Saturday, August 15, 2015

Estate Planning Isn't Just for the Rich

Estate planning for high-net-worth clients can be complex and intricate, aimed largely at reducing tax bills. But what about estate planning for everyone else?

Just because clients may have fewer digits in their total net worth, say advisors, doesn't mean that it's any less important for them to focus on how to successfully pass on the assets they do have.

"There's this myth that trusts and estates planning is just for the wealthy," says Merrill Lynch advisor Stephen Stabile. "That's just not true."

Clients whose wealth doesn't trigger estate taxes still need expert guidance on every other aspect of successful wealth transfer – wills, guardianships, executorships, powers of attorney and a range of health-related issues, including long-term care and disability planning.

"It's not just about tax minimization," says Stabile, senior vice president of the Hirsch Stabile Group in New York. "It's making sure that your finances are taken care of if you become incapacitated, or if there are health care decisions that you want carried out according to your wishes, even if you're not able to make those decisions."

FEWER ASSETS, MORE CHALLENGES

In fact, clients with fewer assets may create more challenges for advisors because they, like their wealthier counterparts, generally want to pass assets on to their children but are likely to have more anxiety about whether they will have enough to support themselves before then.

When advisor Stewart Welch first discusses estate planning, he says he’s concerned about the same things for every client, regardless of their net worth. "I'm going to open by telling the client, 'Don't worry about estate taxes – we're going to talk about that later.' What I want to know about is you and the way you think – and I especially want to know a lot about your children," says Welch, founder of the Welch Group in Birmingham, Ala.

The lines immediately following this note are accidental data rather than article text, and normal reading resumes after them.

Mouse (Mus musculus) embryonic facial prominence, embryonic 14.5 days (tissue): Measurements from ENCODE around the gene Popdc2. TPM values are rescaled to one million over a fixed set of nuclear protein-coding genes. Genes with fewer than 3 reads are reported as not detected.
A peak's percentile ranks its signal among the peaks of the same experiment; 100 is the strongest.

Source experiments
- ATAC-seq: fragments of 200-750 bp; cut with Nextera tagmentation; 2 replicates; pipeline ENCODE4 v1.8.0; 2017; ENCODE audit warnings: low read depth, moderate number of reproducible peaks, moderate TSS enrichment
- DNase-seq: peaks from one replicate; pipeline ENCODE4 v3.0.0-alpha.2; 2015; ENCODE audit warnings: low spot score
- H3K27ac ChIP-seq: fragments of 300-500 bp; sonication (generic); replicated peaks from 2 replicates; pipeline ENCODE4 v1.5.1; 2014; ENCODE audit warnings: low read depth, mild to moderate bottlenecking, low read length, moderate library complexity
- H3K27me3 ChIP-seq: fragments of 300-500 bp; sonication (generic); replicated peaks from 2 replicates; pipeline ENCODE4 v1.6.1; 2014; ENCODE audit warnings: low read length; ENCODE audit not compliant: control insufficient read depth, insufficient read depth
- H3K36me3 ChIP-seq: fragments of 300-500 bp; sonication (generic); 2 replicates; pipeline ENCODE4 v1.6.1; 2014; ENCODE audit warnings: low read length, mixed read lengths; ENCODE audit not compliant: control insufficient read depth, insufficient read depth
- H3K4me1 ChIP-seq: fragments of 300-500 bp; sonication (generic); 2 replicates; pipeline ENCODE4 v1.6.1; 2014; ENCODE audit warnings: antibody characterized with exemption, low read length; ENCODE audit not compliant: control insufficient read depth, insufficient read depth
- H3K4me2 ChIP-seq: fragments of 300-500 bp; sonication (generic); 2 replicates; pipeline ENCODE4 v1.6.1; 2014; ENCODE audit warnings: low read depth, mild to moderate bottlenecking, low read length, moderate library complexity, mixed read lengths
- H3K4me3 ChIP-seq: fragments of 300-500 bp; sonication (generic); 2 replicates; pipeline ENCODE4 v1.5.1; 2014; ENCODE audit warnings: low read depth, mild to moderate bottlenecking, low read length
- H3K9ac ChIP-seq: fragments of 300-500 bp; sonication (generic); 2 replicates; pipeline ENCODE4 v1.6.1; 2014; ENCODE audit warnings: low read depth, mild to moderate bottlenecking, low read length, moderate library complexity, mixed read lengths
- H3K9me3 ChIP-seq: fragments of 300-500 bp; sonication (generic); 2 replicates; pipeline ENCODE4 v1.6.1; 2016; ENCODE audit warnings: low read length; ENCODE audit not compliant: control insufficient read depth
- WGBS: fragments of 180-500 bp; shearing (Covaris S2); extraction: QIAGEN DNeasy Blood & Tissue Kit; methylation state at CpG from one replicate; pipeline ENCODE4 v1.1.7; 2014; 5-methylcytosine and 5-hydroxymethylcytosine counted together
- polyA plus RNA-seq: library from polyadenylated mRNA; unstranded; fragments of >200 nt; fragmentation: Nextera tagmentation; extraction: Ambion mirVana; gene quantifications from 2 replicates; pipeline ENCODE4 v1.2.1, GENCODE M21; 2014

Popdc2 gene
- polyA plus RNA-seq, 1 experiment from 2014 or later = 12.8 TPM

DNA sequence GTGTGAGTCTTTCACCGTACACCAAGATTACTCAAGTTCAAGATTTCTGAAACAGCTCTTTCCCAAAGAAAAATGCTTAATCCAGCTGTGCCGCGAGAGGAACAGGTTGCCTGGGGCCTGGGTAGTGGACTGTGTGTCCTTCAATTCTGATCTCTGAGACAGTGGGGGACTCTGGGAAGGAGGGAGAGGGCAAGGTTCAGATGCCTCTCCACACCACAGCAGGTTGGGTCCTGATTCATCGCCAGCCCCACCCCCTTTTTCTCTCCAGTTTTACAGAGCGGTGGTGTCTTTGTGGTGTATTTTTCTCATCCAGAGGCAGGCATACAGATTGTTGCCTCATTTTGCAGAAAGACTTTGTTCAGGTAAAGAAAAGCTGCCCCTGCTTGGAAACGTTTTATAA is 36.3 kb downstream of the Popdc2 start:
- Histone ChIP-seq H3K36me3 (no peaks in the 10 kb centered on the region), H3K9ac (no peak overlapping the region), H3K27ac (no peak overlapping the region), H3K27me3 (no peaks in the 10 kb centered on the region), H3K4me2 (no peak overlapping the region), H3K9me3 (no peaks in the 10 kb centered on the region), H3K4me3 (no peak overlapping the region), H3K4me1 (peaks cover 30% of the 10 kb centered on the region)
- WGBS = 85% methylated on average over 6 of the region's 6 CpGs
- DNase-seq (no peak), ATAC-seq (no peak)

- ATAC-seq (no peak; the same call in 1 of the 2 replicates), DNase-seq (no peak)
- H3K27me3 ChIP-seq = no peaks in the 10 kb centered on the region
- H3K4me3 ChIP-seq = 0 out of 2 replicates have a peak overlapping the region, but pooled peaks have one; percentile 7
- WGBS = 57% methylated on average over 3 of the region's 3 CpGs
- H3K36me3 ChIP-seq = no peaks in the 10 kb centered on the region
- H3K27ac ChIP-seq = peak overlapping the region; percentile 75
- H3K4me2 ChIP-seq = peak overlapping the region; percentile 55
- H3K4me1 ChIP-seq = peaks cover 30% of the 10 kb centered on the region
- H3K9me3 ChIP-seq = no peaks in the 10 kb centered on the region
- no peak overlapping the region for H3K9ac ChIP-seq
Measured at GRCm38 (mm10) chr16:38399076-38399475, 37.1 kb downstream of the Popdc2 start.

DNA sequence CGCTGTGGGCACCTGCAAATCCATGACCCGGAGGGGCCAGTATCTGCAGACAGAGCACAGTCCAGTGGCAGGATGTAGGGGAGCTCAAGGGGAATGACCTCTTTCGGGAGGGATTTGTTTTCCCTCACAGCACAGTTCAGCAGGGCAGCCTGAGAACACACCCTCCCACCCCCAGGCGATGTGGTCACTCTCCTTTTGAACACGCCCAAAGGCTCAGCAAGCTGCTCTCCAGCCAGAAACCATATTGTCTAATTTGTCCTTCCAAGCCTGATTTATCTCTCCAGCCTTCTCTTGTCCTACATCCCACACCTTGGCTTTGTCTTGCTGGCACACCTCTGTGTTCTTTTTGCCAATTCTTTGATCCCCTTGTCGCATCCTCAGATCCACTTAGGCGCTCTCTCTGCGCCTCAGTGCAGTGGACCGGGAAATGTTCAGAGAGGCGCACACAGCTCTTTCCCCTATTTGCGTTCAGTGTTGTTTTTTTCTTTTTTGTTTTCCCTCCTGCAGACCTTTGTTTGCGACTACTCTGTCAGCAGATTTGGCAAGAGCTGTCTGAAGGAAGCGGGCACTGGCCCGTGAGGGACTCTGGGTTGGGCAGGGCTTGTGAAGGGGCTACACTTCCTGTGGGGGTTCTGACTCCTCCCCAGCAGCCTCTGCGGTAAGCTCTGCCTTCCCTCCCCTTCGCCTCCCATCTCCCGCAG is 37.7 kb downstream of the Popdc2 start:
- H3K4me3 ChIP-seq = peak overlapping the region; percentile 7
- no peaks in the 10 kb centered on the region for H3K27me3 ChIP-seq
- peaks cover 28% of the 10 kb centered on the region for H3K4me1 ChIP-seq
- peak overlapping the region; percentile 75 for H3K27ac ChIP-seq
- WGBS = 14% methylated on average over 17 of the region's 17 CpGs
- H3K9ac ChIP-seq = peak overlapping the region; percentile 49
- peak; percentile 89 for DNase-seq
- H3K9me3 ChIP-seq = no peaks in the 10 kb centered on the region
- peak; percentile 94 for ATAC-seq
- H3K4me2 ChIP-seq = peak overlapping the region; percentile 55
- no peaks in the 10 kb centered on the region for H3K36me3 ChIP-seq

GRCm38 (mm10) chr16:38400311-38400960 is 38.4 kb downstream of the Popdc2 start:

While there may be fewer assets in a non-HNW family, personality issues can be similar. Everyone wants to be heard, understood and treated fairly, says Arne Boudewyn, managing director of family dynamics and education at Wells Fargo's Abbot Downing group.

"While in ultra-high-net-worth families, the discussions may be around things like personal property and real estate, in a family with less net worth, it may be more about personal family effects, mom's jewelry and paintings, some prized family possessions," Boudewyn says. "Some of the issues are the same, but the flavor is different depending on the level of net worth."

TRUSTS NOT JUST FOR WEALTHY

Trusts are not just for the wealthy, say advisors and attorneys. "My recommendation is to not overlook the benefits of trusts," says trusts and estates lawyer and CPA Gideon Rothschild, who is chairman of the trusts and estates and asset protection practices at Moses & Singer in New York.

Trusts not only ensure that a client's wishes are followed but also can offer valuable asset protection in divorce cases, or from creditors.

Advisors can also tactfully step in when clients want to give more to heirs than they can afford, says Welch, who is also a co-author of "J.K. Lasser’sNew Rules for Estate, Retirement and Tax Planning."

"Most people are underfunded for retirement, so they're not in a great position to be making a lot of gifts," Welch says. "If you have $2 million saved, that might feel like a boatload of money. But you can't really be certain, because you don't know how long you’re going to live."

Welch says some people give too much money to their children. "That's where they get their pleasure," he says. "I've seen people who have significantly sacrificed in their own retirement in order to give money to children and grandchildren, in many cases in inappropriate ways."

Welch does what he can to properly advise such clients.

"It's their money – they can do whatever they want with it," he says. "But as advisors, it's our job to advise them of the stop, yield and caution signs."